• Transportation: Daily transportation will be provided to the Wells Fargo Center and Pennsylvania Convention Center from all state delegation hotels. Each state delegation will receive ADA accommodations to ensure a safe and seamless shuttle service to and from convention-related proceedings, including Golf Cart transfers from the security entrance to the building entrance at the Wells Fargo Center.

I live in the area, so I take taxis when I am traveling alone at night. I don’t use Uber or Lyft because I can’t count on them to be helpful or patient with me. Their reputation for accessibility is not good.  I had the number of a couple of drivers and companies that I was accustomed to calling.   I told one of them that I would probably be calling him. “I might not be able to get to you,” he said.  I was sure he was mistaken – the literature I’d been given, and the DNCC website clearly stated that it would be possible to get to and from the Wells Fargo Center, the principle Convention site, by taxi.

The daily media routine at the DNC

Jerry Springer exits the room where media pick up credentials.

A photo posted by Kim Pearson (@journogeek) on

The DNC actually took place at two separate locations, about five miles apart. The televised evening events were at the Wells Fargo Center in South Philadelphia, while morning and early afternoon press briefings, caucuses, committee meetings and community events were at the cavernous Pennsylvania Convention Center.

Reporters picking up credentials for the Democratic National Convention had to line up outside of this small room at the Convention Center. Not all credentials were created equal. To get to into the Wells Fargo Center as a journalist, you have to have a Secret Service -approved photo badge. The people lined up on the right of the photo are waiting to pick up their credentials. In addition to the Secret Service badge, you have to get a pass giving you access to the Wells Fargo center. Some people get badges that automatically confer access to the Convention floor and press gallery and tent throughout the Convention. Some get daily access. My badge entitled me to daily access to a public, overflow area behind the stage. As I went to through the line each day, I heard journalists from domestic and international outlets on the phone with their bosses, trying to upgrade their access.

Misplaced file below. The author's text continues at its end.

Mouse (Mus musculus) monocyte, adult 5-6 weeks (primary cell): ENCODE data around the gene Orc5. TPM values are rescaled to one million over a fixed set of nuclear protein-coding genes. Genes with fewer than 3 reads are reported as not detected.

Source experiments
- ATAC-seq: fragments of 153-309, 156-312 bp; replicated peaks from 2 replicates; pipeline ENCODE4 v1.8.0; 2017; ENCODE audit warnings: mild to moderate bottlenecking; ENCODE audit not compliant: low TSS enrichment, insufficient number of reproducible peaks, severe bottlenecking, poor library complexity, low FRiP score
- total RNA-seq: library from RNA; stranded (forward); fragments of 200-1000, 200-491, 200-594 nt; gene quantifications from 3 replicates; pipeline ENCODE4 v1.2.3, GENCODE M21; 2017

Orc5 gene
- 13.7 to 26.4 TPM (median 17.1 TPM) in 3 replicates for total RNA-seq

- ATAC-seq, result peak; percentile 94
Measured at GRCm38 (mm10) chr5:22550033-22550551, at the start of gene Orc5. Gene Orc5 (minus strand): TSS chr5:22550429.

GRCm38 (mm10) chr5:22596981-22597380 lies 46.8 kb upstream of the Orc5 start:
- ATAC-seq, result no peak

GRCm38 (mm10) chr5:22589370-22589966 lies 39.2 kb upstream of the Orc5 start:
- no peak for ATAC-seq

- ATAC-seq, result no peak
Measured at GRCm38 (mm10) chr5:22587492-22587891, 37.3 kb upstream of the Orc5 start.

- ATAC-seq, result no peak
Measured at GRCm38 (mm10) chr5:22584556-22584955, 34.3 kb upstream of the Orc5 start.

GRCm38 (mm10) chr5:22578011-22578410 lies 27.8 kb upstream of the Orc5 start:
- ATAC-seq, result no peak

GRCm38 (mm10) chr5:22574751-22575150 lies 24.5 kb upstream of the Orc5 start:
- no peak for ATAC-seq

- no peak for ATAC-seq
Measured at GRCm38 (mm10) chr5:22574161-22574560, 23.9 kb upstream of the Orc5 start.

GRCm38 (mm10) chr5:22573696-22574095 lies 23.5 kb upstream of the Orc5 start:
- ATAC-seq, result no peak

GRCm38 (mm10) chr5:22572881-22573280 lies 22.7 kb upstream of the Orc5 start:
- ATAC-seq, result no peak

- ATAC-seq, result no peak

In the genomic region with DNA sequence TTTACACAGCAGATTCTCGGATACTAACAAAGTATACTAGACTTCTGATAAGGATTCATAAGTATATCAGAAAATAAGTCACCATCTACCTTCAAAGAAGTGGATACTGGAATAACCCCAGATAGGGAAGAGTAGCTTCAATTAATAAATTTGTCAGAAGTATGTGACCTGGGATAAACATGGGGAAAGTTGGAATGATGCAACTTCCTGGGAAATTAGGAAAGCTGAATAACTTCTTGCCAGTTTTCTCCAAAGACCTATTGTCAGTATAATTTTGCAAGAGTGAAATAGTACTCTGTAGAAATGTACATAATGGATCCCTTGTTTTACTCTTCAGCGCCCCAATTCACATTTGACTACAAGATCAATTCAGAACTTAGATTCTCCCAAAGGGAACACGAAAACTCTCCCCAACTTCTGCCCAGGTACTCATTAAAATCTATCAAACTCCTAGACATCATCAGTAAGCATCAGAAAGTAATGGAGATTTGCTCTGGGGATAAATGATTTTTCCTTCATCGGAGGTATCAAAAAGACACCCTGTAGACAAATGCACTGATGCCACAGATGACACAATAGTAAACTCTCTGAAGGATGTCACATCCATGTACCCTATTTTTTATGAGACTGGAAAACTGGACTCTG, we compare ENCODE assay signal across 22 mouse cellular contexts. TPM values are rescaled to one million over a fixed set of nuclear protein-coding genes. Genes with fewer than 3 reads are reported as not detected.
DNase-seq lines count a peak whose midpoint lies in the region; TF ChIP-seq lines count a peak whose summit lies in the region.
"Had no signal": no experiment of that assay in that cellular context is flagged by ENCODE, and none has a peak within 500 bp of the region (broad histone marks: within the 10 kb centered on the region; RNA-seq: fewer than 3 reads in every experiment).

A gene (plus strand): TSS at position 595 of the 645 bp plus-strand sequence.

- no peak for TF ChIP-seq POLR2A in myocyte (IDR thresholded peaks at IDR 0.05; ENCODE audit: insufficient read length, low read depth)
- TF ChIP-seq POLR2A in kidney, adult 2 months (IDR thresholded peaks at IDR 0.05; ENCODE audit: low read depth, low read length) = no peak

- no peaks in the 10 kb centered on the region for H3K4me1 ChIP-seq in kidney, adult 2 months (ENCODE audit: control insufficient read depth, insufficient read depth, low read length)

The credentials staff got to know me. I was allowed to sit until it was my turn in line. By day three, I could be in and out of that room inside of 10 minutes.

By the way, if you wanted to know what Jerry Springer was doing at the Convention Center,  check out this interview with the Young Turks.

Drivers protest Uber: “This is an example of what’s wrong in politics.”

After Monday night speeches at the Wells Fargo Center,  Pennsylvania  delegates were shuttled back into Center City’s Doubletree hotel for a party hosted by Uber. There, they were met by protesting taxi and limousine drivers from the Fair Ride Philly Coalition.
According to the Fair Ride Philly announcement of the protest:

One of the main concerns of picketers is the recent deactivation of 17 Uber Black Limousine drivers that the coalition believes were retaliated against for their organizing for fair wages. Moreover, the deactivation is a microcosm of the broader problems of a company that inserts itself into the city’s transportation system with absolutely no regulation. Rida Ahmad a limousine driver for Uber explained his dire situation, “Uber has wrongfully retaliated against me and put me in $70K debt.” He continued, “I can’t appeal or do anything because there are no proper regulations. I blame PA Democrats because they gave temporary permission for Uber’s ride-sharing service to operate without any rules or laws.”